PET-guided breast cancer therapy targets specific hormones in individual patients

A new PET-guided method to monitoring tumor growth could help doctors identify the ways cancer avoids certain kinds of treatment. Researchers published the results of a trial studying this method in the Journal of Nuclear Medicine.

The study authors especially focused on ways that breast cancer tumors “learn” through feedback loops how to avoid inhibitors meant to block hormones such as epidermal growth factor receptor 1 (EGFR) and human epidermal growth factor receptor 3 (HER3) that allow a tumor to grow. Researchers used PET imaging to watch and anticipate how these tumors could develop new hormone pathways after adapting to treatment so that physicians can stay one step ahead of the tumors, anticipating where the new pathways might show up and waiting with new inhibitors at the ready.

And it worked, according to the researchers. They found that, in just a few days, they could see that resistance to inhibitors in those hormones was reduced, meaning tumor growth was slowed. The physicians used PET imaging to anticipate where the adapted hormone pathways might show up next and were able to get there first, an outcome that the researchers called “of sufficient magnitude as to allow reliable clinical interpretation.”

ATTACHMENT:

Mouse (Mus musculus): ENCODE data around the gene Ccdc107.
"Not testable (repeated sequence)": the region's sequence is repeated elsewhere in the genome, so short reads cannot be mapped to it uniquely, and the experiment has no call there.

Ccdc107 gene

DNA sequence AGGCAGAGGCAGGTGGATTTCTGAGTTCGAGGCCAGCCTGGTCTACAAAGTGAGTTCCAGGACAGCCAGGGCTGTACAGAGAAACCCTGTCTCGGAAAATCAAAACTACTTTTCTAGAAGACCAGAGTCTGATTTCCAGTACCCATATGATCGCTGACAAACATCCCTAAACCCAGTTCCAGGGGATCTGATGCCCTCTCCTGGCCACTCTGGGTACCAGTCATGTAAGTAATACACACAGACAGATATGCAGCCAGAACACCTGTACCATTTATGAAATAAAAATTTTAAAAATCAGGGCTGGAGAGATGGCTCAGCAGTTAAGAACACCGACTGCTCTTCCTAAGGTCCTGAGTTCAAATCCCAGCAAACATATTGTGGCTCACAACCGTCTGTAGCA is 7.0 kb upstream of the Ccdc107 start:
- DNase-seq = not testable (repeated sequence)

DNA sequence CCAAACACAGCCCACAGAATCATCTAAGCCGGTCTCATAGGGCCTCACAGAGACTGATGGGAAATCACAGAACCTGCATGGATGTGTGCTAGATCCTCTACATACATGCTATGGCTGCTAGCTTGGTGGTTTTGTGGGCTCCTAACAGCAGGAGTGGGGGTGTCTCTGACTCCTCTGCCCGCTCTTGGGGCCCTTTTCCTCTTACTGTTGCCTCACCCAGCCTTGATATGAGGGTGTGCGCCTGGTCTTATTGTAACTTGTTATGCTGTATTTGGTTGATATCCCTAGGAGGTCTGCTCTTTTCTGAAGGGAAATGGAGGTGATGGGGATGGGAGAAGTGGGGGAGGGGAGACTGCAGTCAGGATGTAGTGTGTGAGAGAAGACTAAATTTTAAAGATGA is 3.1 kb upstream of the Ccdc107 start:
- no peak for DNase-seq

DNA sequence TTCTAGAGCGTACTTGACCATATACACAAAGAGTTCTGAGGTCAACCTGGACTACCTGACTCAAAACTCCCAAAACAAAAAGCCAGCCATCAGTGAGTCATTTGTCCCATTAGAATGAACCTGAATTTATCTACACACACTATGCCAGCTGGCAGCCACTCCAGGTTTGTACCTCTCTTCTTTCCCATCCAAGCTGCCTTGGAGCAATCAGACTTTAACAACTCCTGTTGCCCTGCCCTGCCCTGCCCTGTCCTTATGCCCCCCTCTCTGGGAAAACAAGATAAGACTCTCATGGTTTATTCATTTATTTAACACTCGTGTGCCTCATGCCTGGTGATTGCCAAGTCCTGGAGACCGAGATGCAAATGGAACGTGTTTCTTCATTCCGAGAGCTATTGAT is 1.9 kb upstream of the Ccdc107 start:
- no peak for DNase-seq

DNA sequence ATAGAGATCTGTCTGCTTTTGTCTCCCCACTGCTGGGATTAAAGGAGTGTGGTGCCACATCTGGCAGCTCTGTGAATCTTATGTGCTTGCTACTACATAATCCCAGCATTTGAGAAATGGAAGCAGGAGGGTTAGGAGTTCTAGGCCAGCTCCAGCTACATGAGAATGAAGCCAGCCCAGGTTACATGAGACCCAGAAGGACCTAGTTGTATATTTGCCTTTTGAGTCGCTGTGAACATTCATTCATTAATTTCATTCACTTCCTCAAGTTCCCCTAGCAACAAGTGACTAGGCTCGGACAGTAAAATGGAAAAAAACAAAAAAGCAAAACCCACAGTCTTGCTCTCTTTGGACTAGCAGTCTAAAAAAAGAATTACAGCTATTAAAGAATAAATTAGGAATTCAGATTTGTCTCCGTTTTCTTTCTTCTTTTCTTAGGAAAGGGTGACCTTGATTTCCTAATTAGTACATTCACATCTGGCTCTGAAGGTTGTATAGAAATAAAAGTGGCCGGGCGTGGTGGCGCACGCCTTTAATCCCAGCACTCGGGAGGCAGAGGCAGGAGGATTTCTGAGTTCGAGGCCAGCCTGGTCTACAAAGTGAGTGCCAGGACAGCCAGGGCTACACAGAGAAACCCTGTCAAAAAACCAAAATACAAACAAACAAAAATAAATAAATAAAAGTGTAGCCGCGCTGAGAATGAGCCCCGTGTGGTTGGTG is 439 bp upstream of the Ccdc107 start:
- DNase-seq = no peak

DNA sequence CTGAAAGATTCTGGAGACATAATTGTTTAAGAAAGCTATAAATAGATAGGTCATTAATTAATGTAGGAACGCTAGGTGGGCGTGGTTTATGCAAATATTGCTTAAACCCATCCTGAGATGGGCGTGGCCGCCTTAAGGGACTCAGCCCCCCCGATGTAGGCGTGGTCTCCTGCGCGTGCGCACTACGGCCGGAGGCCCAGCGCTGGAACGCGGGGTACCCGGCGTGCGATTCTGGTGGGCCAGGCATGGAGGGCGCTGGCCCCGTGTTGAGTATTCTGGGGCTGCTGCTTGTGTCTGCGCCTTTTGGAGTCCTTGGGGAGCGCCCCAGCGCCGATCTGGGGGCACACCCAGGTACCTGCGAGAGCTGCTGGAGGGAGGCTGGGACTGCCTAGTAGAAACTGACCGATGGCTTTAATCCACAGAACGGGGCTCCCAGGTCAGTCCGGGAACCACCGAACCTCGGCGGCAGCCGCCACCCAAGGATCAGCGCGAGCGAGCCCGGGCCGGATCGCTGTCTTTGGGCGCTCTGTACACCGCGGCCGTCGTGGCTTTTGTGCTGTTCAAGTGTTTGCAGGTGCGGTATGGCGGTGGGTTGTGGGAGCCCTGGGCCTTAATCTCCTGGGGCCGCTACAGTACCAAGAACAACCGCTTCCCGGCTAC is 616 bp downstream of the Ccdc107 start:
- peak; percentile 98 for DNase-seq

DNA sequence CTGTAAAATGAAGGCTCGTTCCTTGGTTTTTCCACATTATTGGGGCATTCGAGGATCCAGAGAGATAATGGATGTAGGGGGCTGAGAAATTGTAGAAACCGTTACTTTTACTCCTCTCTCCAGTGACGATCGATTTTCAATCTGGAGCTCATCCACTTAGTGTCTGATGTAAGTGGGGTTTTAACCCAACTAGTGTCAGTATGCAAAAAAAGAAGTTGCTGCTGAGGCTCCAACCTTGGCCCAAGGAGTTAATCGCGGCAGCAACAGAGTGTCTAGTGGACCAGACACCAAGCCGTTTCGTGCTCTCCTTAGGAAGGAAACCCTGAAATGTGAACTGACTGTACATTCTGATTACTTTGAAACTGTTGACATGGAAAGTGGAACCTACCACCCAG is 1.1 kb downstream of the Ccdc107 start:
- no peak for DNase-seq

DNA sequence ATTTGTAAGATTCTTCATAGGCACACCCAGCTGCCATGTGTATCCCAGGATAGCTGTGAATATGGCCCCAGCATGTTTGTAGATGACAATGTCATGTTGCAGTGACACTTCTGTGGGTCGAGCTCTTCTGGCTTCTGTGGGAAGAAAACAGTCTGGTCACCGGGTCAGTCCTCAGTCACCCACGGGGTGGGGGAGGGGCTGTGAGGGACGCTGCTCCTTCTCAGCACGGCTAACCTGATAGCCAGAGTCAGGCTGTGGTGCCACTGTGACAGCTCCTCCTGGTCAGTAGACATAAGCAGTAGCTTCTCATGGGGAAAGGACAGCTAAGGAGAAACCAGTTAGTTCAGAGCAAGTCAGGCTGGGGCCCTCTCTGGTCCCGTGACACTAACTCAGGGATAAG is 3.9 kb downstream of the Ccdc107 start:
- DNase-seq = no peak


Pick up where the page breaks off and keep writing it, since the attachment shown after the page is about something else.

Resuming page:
More specifically, the study authors reported the change in the receptor tyrosine kinases as related to the two studied hormones in different kinds of tumors. They said with the EGFR hormone, the PET probe PET/CT imaging of HCC70 tumors shows an SUV of 0.32 ± 0.03 for vehicle-, 0.50 ± 0.01 for GDC- 0941–, and 0.62 ± 0.01 for GDC-0068–treated tumors, respectively. For tumors dealing with the HER3 hormone, the PET probe PET/CT imaging of MDAMB468 tumors shows an SUV of 0.35 ± 0.02 for vehicle- and 0.73 ± 0.05 for GDC-0068–treated tumors.

The study authors touted this new method’s usefulness for its non-invasive nature and for the substantial changes physicians were able to make to treatment and outcome using the information gathered using the PET scans. This new method could fall under an increasing effort to personalize cancer treatment for individual patients, the study concluded.